Define the term performance management, distinguish between learning goals and performance outcome goals, and explain the three-step goal-setting process. Performance management is a continuous cycle of improving individual job performance with goal setting, feedback and coaching, and rewards and positive reinforcement. Learning goals encourage learning, creativity, and skill development. Performance outcome goals target specified end-results. The three-step goal-setting process includes (1) set goals that are SMART—specific, measurable, attainable, results oriented, and time bound; (2) promote goal commitment with clear explanations, participation, and supportiveness; (3) provide support and feedback by providing information, needed training, and knowledge of results.
Identify the two basic functions of feedback, and specify at least three practical lessons from feedback research. Feedback, in the form of objective information about performance, both instructs and motivates. Feedback is not automatically accepted as intended, especially negative feedback. Managerial credibility can be enhanced through expertise and a climate of trust. Feedback must not be too frequent or too scarce and must be tailored to the individual. Feedback directly from computers is effective. Active participation in the feedback session helps people perceive feedback as more accurate. The quality of feedback received decreases as one moves up the organizational hierarchy.
Define 360-degree feedback, and summarize how to give good feedback in a performance management program. A focal person receives anonymous 360-degree feedback from subordinates, the manager, peers, and selected others such as customers or suppliers. Good feedback is tied to performance goals and clear expectations, linked with specific behavior or results, reserved for key result areas, given as soon as possible, provided for improvement as well as for final results, focused on performance rather than on personalities, and based on accurate and credible information.
Distinguish between extrinsic and intrinsic rewards, and explain the four building blocks of intrinsic rewards and motivation. Extrinsic rewards—including pay, material goods, and social recognition—are granted by others. Intrinsic rewards are psychic rewards, such as a sense of competence or a feeling of accomplishment, that are self-granted and experienced internally. According to Thomas’s model, the four basic intrinsic rewards are meaningfulness, choice, competence, and progress.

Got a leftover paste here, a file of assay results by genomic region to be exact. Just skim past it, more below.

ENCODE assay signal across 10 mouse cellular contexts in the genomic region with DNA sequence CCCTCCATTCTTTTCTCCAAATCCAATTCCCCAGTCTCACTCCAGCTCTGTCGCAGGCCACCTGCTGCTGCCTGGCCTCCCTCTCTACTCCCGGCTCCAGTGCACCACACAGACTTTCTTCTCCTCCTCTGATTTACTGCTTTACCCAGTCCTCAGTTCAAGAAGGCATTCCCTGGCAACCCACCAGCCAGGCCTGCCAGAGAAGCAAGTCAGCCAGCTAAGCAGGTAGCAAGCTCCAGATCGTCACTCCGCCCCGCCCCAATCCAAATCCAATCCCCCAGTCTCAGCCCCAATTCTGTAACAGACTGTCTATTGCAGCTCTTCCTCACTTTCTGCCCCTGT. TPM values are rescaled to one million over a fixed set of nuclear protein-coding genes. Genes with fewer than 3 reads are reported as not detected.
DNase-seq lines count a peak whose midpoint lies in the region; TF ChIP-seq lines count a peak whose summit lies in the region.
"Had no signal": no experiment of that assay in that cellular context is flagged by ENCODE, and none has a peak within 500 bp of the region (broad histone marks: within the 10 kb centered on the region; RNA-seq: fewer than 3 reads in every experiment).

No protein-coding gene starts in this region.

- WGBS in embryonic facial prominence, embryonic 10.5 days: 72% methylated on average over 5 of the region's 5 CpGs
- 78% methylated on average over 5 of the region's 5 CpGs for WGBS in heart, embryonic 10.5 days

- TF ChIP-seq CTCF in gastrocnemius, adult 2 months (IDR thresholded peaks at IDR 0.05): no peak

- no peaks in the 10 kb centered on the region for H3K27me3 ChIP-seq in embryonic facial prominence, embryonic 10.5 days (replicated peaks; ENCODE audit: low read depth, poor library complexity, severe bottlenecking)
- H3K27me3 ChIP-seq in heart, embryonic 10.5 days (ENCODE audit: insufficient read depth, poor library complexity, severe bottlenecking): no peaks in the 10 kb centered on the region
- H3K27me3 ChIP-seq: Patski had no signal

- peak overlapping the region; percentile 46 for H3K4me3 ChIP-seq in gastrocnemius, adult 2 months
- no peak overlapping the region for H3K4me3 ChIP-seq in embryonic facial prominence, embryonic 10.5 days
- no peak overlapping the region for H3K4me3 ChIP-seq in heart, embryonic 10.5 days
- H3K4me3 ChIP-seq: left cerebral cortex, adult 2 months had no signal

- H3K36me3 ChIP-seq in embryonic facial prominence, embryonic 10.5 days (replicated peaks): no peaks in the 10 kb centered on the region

Managers can boost intrinsic motivation by letting employees work on important whole tasks (meaningfulness), delegating and trusting (choice), providing challenge and feedback (competence), and collaboratively celebrating improvement (progress).
Summarize the reasons why extrinsic rewards often fail to motivate employees. Extrinsic reward systems can fail to motivate employees for these reasons: overemphasis on money, no appreciation effect, benefits become entitlements, wrong behavior is rewarded, rewards are delayed too long, use of one-size-fits-all rewards, one-shot rewards with temporary impact, and demotivating practices such as layoffs.
Discuss how managers can generally improve extrinsic reward and pay-for-performance plans. They need to be strategically anchored, based on quantified performance data, highly participative, actively sold to supervisors and middle managers, and teamwork oriented. Annual bonuses of significant size are helpful.
State Thorndike’s law of effect, and explain Skinner’s distinction between respondent and operant behavior. According to Edward L Thorndike’s law of effect, behavior with favorable consequences tends to be repeated, while behavior with unfavorable consequences tends to disappear. B F Skinner called unlearned stimulus–response reflexes respondent behavior. He applied the term operant behavior to all behavior learned through experience with environmental consequences.
Define positive reinforcement, negative reinforcement, punishment, and extinction, and distinguish between continuous and intermittent schedules of reinforcement. Positive and negative reinforcement are consequence management strategies that strengthen behavior, whereas punishment and extinction weaken behavior. These strategies need to be defined objectively in terms of their actual impact on behavior frequency, not subjectively on the basis of intended impact. Every instance of a behavior is reinforced with a continuous reinforcement (CRF) schedule. Under intermittent reinforcement schedules—fixed and variable ratio or fixed and variable interval—some, rather than all, instances of a target behavior are reinforced. Variable schedules produce the most extinction-resistant behavior.
Demonstrate your knowledge of behavior shaping. Behavior shaping occurs when closer and closer approximations of a target behavior are reinforced. In effect, the standard for reinforcement is made more difficult as the individual learns. The process begins with continuous reinforcement, which gives way to intermittent reinforcement when the target behavior becomes strong and habitual.